Foxcil to trial four-day working week
Leading trade supplier Foxcil is to trial a four-day working week for employees, starting next week, in a move overwhelmingly welcomed by staff.
The proposal Foxcil put to staff was that an employee retains the current salary, but works one extra hour a day for four days, and then has one extra day off a week. The net effect of this is that it costs the company four hours per employee.
Carl Butchard, general manager at Foxcil says, “We are hoping that this lost time will be made up with a mix of increased productivity – one less start up and wash down per day – a reduced use and dependence on sick leave, and an overall lift in staff wellbeing.”
Different staff will have a different fixed day off, spreading the load across all the staff across the week, so as not to impact on Foxcil’s overall service to its customers.
Butchard says, “At Foxcil, we want to be a market leader in all aspects of what we do. A key measure for us is how we treat our staff, and what we can do to move from being a great employer to a market leading employer of choice.
“We believe that there will be significant mental health benefits for our employees, and that the four-day move will go a long way to provide an improved work/life balance. We also believe that offering a four day week option will make us an preferred employer for both retaining and recruiting staff.”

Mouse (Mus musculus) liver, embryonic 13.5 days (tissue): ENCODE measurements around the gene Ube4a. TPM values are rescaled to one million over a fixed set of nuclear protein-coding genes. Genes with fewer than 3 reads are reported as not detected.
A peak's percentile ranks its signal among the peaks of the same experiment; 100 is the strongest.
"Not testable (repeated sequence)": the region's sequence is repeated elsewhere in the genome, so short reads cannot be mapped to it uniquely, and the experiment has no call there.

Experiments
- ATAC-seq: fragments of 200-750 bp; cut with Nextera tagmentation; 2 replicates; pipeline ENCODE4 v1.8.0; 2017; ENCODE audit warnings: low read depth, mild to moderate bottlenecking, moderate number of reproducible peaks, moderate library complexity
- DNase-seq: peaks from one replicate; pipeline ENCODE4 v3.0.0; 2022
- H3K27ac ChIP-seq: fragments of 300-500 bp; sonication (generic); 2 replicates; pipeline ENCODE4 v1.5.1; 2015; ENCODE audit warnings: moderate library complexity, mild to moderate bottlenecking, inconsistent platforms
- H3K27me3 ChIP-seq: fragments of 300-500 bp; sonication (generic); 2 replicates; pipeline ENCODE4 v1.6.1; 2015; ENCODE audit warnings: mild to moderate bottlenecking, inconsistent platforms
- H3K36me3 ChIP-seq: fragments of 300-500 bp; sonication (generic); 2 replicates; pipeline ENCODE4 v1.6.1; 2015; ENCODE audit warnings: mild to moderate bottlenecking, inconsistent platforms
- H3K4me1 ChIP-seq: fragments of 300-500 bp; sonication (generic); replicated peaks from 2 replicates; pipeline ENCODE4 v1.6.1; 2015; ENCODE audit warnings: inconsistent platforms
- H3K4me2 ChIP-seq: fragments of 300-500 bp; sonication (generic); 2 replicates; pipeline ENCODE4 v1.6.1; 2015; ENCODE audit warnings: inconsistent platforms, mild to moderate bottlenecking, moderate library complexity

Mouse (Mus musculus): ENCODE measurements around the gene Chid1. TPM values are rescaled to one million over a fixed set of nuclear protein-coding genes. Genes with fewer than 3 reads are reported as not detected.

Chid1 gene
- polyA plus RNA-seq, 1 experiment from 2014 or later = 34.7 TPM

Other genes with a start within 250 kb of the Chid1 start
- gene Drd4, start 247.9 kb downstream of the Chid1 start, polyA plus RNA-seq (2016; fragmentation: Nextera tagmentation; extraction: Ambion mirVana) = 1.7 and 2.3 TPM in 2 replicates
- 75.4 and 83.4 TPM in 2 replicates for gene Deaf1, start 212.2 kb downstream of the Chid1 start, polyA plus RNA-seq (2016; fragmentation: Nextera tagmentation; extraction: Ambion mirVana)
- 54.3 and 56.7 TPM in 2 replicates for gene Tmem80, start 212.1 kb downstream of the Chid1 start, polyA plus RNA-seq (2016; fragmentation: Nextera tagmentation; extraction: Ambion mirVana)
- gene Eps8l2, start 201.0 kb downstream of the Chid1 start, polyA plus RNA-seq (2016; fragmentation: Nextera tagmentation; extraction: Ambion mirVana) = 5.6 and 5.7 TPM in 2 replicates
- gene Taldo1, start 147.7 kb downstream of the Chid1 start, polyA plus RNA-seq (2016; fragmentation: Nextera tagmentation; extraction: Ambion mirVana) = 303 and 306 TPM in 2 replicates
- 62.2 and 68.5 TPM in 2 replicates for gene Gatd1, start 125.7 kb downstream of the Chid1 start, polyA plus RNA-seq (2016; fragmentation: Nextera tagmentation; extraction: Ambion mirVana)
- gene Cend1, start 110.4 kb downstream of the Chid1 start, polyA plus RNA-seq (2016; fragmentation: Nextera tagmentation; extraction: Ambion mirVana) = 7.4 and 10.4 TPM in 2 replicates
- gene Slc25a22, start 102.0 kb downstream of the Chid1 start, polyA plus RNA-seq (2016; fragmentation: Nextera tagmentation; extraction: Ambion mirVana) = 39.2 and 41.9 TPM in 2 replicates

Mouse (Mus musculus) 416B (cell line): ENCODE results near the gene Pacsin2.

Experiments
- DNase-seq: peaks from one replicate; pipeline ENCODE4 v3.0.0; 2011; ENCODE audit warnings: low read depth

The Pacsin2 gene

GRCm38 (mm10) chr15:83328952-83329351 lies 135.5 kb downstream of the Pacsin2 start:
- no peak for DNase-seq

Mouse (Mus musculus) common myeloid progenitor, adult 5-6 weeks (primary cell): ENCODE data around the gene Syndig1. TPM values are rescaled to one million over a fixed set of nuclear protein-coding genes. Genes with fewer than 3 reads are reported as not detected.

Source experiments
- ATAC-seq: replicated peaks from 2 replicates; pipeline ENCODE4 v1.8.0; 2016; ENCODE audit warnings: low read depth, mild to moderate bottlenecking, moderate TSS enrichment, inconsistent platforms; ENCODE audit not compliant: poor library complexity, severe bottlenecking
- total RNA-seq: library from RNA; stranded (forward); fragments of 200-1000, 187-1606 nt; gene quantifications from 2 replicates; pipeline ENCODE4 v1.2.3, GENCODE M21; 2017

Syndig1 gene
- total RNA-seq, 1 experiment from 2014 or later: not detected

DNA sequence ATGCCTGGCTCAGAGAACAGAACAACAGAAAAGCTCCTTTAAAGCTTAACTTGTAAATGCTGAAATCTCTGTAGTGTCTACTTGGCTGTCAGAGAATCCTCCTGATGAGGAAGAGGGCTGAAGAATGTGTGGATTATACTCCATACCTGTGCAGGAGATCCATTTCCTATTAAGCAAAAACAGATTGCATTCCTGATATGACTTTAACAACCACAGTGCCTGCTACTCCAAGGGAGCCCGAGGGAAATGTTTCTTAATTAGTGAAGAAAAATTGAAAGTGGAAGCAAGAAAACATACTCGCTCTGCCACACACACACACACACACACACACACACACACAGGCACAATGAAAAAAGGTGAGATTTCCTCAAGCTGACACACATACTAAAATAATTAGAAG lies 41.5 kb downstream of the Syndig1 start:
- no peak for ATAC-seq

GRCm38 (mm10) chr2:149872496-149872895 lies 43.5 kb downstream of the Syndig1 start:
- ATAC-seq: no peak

Roger Kirwan, managing director of Foxcil (and ex Kiwi), says he has been watching with interest positive examples in New Zealand. Perpetual Guardian, a financial services company based in Auckland, trialled a four-day work week that was monitored by academics.
The academics at the University of Auckland and Auckland University of Technology found that productivity increased by 20 per cent, and staff felt less stressed and more stimulated. Work-life balance increased from 54 per cent to 78 per cent, and stress levels dropped from 45 per cent to 38 per cent.
Kirwan says, “The challenge to bring this into a quick turnaround manufacturing environment with a small number of staff are certainly there, and we are not aware of any other print or manufacturing companies that have done it – but to us, that is no reason for us not to give it a go.”
Of the 12 employees, one was happy to stay five days due to external commitments, with Foxcil aiming to be able to offer to least 10 roles the four-day working week.
The trial commences in February and March, and is expected will run until a review at the end of June.